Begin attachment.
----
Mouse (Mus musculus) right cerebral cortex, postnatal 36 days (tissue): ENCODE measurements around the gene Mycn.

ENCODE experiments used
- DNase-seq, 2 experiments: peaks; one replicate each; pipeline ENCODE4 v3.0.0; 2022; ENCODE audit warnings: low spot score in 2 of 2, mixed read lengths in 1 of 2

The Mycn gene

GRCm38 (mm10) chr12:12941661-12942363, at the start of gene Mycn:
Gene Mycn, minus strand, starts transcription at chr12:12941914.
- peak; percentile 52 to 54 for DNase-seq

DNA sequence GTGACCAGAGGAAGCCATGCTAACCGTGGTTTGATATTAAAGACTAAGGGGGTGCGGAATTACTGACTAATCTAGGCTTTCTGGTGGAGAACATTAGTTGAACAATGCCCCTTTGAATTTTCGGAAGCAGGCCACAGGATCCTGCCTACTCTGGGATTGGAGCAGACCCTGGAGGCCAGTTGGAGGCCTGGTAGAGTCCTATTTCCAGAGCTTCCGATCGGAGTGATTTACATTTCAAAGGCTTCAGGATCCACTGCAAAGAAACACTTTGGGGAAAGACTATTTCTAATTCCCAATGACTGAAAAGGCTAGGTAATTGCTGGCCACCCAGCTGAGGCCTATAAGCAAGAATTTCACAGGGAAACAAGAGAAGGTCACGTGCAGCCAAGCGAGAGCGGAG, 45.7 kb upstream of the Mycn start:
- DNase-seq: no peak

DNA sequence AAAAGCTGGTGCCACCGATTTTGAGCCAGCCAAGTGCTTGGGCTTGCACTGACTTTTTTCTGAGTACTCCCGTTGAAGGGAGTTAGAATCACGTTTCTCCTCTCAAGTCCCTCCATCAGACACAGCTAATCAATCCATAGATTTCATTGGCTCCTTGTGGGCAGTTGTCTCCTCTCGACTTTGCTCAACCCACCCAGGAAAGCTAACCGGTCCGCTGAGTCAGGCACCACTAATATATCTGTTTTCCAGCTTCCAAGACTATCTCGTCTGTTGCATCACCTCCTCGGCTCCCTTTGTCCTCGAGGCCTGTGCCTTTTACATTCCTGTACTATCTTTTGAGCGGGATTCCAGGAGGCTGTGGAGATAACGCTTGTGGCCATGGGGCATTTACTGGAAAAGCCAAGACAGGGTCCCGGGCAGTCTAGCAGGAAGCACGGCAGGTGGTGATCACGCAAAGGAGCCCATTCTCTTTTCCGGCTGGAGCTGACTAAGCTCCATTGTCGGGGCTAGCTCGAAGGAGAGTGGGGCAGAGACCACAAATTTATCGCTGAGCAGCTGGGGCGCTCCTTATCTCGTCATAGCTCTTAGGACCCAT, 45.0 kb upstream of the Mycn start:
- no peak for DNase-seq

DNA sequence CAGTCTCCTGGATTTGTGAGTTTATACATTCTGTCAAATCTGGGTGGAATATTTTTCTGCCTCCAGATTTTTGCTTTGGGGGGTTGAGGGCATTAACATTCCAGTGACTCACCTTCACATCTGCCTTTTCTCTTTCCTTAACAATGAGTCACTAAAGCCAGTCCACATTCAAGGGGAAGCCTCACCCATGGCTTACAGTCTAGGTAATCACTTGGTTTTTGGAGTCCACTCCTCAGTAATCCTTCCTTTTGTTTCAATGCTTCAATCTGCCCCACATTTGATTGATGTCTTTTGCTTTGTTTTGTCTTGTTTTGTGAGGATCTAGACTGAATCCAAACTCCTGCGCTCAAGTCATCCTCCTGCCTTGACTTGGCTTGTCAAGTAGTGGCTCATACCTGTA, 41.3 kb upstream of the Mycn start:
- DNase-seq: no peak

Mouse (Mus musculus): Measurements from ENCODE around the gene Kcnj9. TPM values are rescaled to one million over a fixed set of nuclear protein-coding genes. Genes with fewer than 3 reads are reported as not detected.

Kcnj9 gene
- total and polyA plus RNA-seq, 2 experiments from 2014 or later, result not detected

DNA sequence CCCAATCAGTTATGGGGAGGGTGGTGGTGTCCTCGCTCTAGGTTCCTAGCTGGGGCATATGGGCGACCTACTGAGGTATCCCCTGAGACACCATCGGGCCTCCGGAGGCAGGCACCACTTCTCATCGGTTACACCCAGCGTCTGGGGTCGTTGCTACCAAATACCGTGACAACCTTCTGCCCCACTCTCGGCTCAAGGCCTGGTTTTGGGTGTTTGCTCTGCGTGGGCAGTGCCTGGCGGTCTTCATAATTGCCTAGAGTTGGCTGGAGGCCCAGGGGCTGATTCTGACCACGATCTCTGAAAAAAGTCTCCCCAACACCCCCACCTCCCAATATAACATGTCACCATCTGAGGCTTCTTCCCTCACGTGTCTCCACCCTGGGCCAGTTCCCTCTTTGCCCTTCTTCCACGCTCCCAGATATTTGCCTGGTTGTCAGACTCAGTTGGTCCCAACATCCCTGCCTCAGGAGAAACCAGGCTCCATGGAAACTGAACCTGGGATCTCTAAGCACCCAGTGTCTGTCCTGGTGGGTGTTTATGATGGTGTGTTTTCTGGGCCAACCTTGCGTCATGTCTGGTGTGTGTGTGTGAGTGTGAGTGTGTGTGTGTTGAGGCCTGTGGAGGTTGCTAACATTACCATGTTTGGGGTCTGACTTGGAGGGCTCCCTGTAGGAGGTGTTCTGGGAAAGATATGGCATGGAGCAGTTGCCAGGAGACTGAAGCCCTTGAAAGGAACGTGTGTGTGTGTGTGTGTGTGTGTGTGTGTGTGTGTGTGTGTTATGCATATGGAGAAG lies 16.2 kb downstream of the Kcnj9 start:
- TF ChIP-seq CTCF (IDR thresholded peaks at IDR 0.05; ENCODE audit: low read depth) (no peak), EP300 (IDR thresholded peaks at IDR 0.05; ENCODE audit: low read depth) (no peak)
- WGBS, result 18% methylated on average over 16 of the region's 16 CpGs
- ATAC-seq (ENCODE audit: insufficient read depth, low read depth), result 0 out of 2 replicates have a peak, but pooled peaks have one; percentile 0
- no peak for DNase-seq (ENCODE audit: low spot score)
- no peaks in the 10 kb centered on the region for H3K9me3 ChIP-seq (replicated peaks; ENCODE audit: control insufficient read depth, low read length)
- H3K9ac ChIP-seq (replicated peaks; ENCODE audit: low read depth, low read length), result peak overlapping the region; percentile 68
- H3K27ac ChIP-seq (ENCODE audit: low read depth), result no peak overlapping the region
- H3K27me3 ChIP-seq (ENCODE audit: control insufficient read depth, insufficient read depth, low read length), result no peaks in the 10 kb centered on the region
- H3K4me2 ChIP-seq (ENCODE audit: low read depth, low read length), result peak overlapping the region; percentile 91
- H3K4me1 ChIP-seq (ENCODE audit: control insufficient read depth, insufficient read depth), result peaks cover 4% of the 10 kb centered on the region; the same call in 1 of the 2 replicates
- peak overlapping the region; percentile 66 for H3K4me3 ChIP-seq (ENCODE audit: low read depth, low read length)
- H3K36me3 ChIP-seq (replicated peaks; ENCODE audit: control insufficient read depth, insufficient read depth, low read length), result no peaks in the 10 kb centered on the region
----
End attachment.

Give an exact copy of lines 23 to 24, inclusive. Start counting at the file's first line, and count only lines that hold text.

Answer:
- H3K9ac ChIP-seq (replicated peaks; ENCODE audit: low read depth, low read length), result peak overlapping the region; percentile 68
- H3K27ac ChIP-seq (ENCODE audit: low read depth), result no peak overlapping the region